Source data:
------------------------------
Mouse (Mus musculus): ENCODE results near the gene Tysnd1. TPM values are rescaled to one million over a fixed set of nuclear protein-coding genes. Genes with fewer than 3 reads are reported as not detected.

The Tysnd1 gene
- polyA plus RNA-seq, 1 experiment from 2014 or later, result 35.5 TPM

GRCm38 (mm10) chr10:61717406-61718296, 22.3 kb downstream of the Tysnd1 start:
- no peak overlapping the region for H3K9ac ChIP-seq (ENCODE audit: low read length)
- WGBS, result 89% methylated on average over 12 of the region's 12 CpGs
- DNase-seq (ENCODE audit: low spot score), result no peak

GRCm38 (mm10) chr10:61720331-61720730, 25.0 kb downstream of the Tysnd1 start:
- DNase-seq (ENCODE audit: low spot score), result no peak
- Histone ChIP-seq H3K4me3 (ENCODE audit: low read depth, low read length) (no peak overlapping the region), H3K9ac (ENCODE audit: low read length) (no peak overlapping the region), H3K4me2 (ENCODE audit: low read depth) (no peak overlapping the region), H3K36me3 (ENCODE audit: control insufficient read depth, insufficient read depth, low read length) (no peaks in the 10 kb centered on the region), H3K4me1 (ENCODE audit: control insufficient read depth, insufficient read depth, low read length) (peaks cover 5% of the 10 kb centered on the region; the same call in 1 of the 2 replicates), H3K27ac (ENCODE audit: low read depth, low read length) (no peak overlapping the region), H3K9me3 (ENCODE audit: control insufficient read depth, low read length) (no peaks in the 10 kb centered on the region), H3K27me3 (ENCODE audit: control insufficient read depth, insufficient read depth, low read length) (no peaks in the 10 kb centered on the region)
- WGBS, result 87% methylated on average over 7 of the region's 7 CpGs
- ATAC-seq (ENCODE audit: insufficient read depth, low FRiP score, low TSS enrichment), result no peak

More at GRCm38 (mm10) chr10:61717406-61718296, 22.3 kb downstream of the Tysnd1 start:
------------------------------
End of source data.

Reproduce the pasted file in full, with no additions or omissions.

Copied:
Mouse (Mus musculus): ENCODE results near the gene Tysnd1. TPM values are rescaled to one million over a fixed set of nuclear protein-coding genes. Genes with fewer than 3 reads are reported as not detected.

The Tysnd1 gene
- polyA plus RNA-seq, 1 experiment from 2014 or later, result 35.5 TPM

GRCm38 (mm10) chr10:61717406-61718296, 22.3 kb downstream of the Tysnd1 start:
- no peak overlapping the region for H3K9ac ChIP-seq (ENCODE audit: low read length)
- WGBS, result 89% methylated on average over 12 of the region's 12 CpGs
- DNase-seq (ENCODE audit: low spot score), result no peak

GRCm38 (mm10) chr10:61720331-61720730, 25.0 kb downstream of the Tysnd1 start:
- DNase-seq (ENCODE audit: low spot score), result no peak
- Histone ChIP-seq H3K4me3 (ENCODE audit: low read depth, low read length) (no peak overlapping the region), H3K9ac (ENCODE audit: low read length) (no peak overlapping the region), H3K4me2 (ENCODE audit: low read depth) (no peak overlapping the region), H3K36me3 (ENCODE audit: control insufficient read depth, insufficient read depth, low read length) (no peaks in the 10 kb centered on the region), H3K4me1 (ENCODE audit: control insufficient read depth, insufficient read depth, low read length) (peaks cover 5% of the 10 kb centered on the region; the same call in 1 of the 2 replicates), H3K27ac (ENCODE audit: low read depth, low read length) (no peak overlapping the region), H3K9me3 (ENCODE audit: control insufficient read depth, low read length) (no peaks in the 10 kb centered on the region), H3K27me3 (ENCODE audit: control insufficient read depth, insufficient read depth, low read length) (no peaks in the 10 kb centered on the region)
- WGBS, result 87% methylated on average over 7 of the region's 7 CpGs
- ATAC-seq (ENCODE audit: insufficient read depth, low FRiP score, low TSS enrichment), result no peak

More at GRCm38 (mm10) chr10:61717406-61718296, 22.3 kb downstream of the Tysnd1 start: